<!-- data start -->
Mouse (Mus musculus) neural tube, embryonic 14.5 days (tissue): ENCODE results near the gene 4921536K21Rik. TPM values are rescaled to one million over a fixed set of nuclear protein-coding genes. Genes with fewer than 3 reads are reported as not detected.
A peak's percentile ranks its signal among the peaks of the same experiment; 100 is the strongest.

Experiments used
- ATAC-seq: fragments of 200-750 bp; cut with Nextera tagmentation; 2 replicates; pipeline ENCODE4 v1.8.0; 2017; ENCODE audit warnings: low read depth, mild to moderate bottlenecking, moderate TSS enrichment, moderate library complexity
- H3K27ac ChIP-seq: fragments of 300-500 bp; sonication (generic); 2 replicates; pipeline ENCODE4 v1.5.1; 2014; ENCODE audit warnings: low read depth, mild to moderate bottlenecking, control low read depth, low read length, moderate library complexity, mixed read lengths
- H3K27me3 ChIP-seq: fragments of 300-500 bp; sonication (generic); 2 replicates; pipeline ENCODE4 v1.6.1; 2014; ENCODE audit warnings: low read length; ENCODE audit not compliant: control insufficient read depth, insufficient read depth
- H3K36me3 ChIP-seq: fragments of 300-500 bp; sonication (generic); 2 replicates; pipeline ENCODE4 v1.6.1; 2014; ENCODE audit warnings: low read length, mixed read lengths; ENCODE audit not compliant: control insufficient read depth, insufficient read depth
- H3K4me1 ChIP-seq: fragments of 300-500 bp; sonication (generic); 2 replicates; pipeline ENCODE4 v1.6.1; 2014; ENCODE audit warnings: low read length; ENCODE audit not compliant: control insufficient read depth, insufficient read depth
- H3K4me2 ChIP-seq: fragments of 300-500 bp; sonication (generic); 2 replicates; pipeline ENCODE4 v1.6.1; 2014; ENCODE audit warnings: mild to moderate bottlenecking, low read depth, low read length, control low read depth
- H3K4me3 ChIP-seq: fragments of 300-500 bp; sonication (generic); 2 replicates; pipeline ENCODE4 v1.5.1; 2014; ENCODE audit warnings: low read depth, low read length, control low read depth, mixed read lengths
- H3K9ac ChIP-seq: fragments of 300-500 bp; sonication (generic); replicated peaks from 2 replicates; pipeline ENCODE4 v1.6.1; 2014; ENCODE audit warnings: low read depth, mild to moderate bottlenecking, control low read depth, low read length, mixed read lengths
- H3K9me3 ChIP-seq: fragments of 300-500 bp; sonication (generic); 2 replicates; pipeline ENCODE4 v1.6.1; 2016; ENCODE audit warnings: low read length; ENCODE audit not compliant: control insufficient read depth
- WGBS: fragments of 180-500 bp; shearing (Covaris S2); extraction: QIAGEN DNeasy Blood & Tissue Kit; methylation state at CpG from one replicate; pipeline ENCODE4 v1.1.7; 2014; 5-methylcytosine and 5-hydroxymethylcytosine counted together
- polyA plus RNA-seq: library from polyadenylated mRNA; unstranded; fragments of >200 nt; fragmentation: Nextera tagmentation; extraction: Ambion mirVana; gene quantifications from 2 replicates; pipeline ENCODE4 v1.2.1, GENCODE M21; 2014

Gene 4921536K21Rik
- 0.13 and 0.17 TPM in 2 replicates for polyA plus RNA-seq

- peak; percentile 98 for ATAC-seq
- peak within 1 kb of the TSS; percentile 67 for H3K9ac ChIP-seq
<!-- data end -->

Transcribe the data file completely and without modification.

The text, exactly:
Mouse (Mus musculus) neural tube, embryonic 14.5 days (tissue): ENCODE results near the gene 4921536K21Rik. TPM values are rescaled to one million over a fixed set of nuclear protein-coding genes. Genes with fewer than 3 reads are reported as not detected.
A peak's percentile ranks its signal among the peaks of the same experiment; 100 is the strongest.

Experiments used
- ATAC-seq: fragments of 200-750 bp; cut with Nextera tagmentation; 2 replicates; pipeline ENCODE4 v1.8.0; 2017; ENCODE audit warnings: low read depth, mild to moderate bottlenecking, moderate TSS enrichment, moderate library complexity
- H3K27ac ChIP-seq: fragments of 300-500 bp; sonication (generic); 2 replicates; pipeline ENCODE4 v1.5.1; 2014; ENCODE audit warnings: low read depth, mild to moderate bottlenecking, control low read depth, low read length, moderate library complexity, mixed read lengths
- H3K27me3 ChIP-seq: fragments of 300-500 bp; sonication (generic); 2 replicates; pipeline ENCODE4 v1.6.1; 2014; ENCODE audit warnings: low read length; ENCODE audit not compliant: control insufficient read depth, insufficient read depth
- H3K36me3 ChIP-seq: fragments of 300-500 bp; sonication (generic); 2 replicates; pipeline ENCODE4 v1.6.1; 2014; ENCODE audit warnings: low read length, mixed read lengths; ENCODE audit not compliant: control insufficient read depth, insufficient read depth
- H3K4me1 ChIP-seq: fragments of 300-500 bp; sonication (generic); 2 replicates; pipeline ENCODE4 v1.6.1; 2014; ENCODE audit warnings: low read length; ENCODE audit not compliant: control insufficient read depth, insufficient read depth
- H3K4me2 ChIP-seq: fragments of 300-500 bp; sonication (generic); 2 replicates; pipeline ENCODE4 v1.6.1; 2014; ENCODE audit warnings: mild to moderate bottlenecking, low read depth, low read length, control low read depth
- H3K4me3 ChIP-seq: fragments of 300-500 bp; sonication (generic); 2 replicates; pipeline ENCODE4 v1.5.1; 2014; ENCODE audit warnings: low read depth, low read length, control low read depth, mixed read lengths
- H3K9ac ChIP-seq: fragments of 300-500 bp; sonication (generic); replicated peaks from 2 replicates; pipeline ENCODE4 v1.6.1; 2014; ENCODE audit warnings: low read depth, mild to moderate bottlenecking, control low read depth, low read length, mixed read lengths
- H3K9me3 ChIP-seq: fragments of 300-500 bp; sonication (generic); 2 replicates; pipeline ENCODE4 v1.6.1; 2016; ENCODE audit warnings: low read length; ENCODE audit not compliant: control insufficient read depth
- WGBS: fragments of 180-500 bp; shearing (Covaris S2); extraction: QIAGEN DNeasy Blood & Tissue Kit; methylation state at CpG from one replicate; pipeline ENCODE4 v1.1.7; 2014; 5-methylcytosine and 5-hydroxymethylcytosine counted together
- polyA plus RNA-seq: library from polyadenylated mRNA; unstranded; fragments of >200 nt; fragmentation: Nextera tagmentation; extraction: Ambion mirVana; gene quantifications from 2 replicates; pipeline ENCODE4 v1.2.1, GENCODE M21; 2014

Gene 4921536K21Rik
- 0.13 and 0.17 TPM in 2 replicates for polyA plus RNA-seq

- peak; percentile 98 for ATAC-seq
- peak within 1 kb of the TSS; percentile 67 for H3K9ac ChIP-seq